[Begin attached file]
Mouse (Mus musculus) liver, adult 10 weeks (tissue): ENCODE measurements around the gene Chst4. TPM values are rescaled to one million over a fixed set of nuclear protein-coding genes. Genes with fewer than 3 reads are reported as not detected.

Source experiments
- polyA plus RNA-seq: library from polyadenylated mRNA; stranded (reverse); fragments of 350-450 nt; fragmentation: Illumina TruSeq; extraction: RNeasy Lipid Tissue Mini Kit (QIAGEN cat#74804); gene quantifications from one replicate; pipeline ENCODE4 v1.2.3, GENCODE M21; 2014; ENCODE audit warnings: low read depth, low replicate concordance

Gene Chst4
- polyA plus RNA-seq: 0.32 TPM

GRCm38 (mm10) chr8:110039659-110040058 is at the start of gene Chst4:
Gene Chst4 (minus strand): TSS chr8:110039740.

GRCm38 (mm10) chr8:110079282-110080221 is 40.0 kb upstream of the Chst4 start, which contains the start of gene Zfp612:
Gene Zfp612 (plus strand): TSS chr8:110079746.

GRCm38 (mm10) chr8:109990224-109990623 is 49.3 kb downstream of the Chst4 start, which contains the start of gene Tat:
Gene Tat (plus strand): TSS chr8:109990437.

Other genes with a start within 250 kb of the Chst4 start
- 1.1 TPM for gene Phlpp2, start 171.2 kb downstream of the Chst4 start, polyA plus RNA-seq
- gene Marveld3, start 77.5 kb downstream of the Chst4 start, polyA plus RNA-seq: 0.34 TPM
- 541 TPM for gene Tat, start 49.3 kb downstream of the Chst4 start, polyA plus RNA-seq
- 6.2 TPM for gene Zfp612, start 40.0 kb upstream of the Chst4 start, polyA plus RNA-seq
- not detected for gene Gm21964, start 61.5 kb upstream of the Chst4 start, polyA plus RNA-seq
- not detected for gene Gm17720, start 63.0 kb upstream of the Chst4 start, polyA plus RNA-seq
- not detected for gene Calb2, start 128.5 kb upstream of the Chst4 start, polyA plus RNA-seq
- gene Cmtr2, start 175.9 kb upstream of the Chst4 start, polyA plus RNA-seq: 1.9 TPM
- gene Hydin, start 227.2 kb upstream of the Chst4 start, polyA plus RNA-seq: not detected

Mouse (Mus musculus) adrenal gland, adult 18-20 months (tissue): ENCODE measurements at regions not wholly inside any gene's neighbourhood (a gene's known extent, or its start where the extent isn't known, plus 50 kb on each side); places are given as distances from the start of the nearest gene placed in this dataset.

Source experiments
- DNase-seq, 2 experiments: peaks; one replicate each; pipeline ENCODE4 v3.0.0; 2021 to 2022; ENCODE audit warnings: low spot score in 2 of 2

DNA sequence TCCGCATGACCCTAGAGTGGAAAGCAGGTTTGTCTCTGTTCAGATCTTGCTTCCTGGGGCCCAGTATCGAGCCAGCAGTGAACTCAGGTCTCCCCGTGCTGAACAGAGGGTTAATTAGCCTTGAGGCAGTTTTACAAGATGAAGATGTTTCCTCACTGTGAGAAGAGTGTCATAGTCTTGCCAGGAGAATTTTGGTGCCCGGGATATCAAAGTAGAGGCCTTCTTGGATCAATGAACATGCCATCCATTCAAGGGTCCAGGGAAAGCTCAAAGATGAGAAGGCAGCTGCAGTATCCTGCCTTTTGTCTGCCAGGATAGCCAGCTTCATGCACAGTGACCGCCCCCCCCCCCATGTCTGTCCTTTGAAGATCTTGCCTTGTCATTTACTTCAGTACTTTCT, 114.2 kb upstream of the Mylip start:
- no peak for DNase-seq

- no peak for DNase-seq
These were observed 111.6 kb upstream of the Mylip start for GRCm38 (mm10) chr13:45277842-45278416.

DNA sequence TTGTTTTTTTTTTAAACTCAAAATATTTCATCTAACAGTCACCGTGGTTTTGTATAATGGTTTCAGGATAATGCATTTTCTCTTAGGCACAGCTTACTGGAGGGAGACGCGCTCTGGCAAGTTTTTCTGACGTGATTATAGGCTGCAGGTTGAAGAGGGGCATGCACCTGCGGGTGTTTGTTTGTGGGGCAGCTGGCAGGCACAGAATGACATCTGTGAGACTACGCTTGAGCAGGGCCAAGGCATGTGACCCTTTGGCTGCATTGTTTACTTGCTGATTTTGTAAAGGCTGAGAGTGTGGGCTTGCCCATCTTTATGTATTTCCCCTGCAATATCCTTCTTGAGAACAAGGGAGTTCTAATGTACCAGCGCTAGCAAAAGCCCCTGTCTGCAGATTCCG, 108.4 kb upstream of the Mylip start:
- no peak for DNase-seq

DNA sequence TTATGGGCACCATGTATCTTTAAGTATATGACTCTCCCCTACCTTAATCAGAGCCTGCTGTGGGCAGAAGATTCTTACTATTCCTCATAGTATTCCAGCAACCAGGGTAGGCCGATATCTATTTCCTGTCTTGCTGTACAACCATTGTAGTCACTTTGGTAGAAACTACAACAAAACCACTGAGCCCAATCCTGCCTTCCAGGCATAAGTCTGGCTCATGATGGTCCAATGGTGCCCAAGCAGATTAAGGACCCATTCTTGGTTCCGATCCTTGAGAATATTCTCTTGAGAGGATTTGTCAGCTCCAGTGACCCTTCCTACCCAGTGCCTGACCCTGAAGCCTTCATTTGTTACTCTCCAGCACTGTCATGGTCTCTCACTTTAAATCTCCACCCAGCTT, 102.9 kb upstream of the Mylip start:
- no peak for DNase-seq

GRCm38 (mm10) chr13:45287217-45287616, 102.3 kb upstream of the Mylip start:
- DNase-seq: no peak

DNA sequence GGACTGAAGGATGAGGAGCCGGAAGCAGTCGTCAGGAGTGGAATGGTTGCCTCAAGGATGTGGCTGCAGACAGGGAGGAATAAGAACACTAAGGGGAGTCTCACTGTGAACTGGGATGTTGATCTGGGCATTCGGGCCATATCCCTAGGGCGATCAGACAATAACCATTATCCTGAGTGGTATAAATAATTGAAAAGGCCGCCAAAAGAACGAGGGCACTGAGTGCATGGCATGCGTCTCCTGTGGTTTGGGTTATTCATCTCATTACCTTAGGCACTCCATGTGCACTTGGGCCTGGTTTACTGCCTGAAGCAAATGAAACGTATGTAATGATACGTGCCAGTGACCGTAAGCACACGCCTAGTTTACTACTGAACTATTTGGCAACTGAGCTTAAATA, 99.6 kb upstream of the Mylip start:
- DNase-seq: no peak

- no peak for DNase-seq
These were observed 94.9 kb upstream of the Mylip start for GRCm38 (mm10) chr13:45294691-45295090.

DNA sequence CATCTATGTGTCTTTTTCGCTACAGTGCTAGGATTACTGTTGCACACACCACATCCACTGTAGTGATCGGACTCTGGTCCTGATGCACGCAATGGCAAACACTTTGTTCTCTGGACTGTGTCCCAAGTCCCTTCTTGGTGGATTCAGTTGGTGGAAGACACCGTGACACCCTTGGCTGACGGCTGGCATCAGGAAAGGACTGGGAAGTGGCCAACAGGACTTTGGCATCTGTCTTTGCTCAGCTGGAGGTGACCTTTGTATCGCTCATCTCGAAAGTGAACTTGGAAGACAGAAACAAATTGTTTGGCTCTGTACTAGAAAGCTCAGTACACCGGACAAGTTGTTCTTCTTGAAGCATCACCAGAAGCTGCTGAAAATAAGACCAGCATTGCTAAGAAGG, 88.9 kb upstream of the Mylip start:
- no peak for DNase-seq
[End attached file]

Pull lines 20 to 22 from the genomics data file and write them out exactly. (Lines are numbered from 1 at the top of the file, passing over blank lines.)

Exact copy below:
- gene Cmtr2, start 175.9 kb upstream of the Chst4 start, polyA plus RNA-seq: 1.9 TPM
- gene Hydin, start 227.2 kb upstream of the Chst4 start, polyA plus RNA-seq: not detected

Mouse (Mus musculus) adrenal gland, adult 18-20 months (tissue): ENCODE measurements at regions not wholly inside any gene's neighbourhood (a gene's known extent, or its start where the extent isn't known, plus 50 kb on each side); places are given as distances from the start of the nearest gene placed in this dataset.